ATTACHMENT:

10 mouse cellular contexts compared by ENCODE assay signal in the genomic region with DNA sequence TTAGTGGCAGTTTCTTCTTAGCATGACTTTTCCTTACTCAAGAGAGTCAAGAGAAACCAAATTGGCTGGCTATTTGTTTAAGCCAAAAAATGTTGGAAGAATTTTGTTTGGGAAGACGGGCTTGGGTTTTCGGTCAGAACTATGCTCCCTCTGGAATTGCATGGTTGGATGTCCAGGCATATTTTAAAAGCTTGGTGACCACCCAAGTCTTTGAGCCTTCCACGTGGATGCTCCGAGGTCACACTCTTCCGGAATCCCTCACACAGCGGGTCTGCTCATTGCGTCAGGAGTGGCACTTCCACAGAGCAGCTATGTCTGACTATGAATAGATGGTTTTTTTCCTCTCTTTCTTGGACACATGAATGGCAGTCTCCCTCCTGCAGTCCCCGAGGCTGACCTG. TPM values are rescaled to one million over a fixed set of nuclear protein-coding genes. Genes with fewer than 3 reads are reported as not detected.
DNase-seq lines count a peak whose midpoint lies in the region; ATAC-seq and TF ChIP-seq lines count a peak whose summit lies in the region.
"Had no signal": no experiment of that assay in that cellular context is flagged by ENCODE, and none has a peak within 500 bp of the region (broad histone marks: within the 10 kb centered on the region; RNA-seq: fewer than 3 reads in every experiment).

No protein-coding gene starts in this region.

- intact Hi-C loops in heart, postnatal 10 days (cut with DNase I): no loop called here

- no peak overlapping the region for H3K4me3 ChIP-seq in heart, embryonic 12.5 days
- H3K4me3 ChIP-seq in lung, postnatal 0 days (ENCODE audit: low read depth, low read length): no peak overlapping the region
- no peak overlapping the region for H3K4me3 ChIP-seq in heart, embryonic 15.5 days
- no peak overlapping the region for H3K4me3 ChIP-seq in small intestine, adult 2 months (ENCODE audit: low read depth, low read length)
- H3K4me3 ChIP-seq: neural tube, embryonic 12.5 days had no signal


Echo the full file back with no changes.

10 mouse cellular contexts compared by ENCODE assay signal in the genomic region with DNA sequence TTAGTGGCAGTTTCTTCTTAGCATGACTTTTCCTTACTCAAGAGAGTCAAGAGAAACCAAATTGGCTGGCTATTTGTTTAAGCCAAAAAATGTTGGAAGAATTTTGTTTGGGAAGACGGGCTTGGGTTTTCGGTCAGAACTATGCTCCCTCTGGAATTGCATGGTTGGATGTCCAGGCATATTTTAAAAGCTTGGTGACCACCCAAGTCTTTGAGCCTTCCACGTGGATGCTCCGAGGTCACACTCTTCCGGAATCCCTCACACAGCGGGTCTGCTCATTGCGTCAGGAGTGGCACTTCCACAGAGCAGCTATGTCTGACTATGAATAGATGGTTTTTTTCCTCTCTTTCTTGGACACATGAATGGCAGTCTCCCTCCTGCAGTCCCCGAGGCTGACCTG. TPM values are rescaled to one million over a fixed set of nuclear protein-coding genes. Genes with fewer than 3 reads are reported as not detected.
DNase-seq lines count a peak whose midpoint lies in the region; ATAC-seq and TF ChIP-seq lines count a peak whose summit lies in the region.
"Had no signal": no experiment of that assay in that cellular context is flagged by ENCODE, and none has a peak within 500 bp of the region (broad histone marks: within the 10 kb centered on the region; RNA-seq: fewer than 3 reads in every experiment).

No protein-coding gene starts in this region.

- intact Hi-C loops in heart, postnatal 10 days (cut with DNase I): no loop called here

- no peak overlapping the region for H3K4me3 ChIP-seq in heart, embryonic 12.5 days
- H3K4me3 ChIP-seq in lung, postnatal 0 days (ENCODE audit: low read depth, low read length): no peak overlapping the region
- no peak overlapping the region for H3K4me3 ChIP-seq in heart, embryonic 15.5 days
- no peak overlapping the region for H3K4me3 ChIP-seq in small intestine, adult 2 months (ENCODE audit: low read depth, low read length)
- H3K4me3 ChIP-seq: neural tube, embryonic 12.5 days had no signal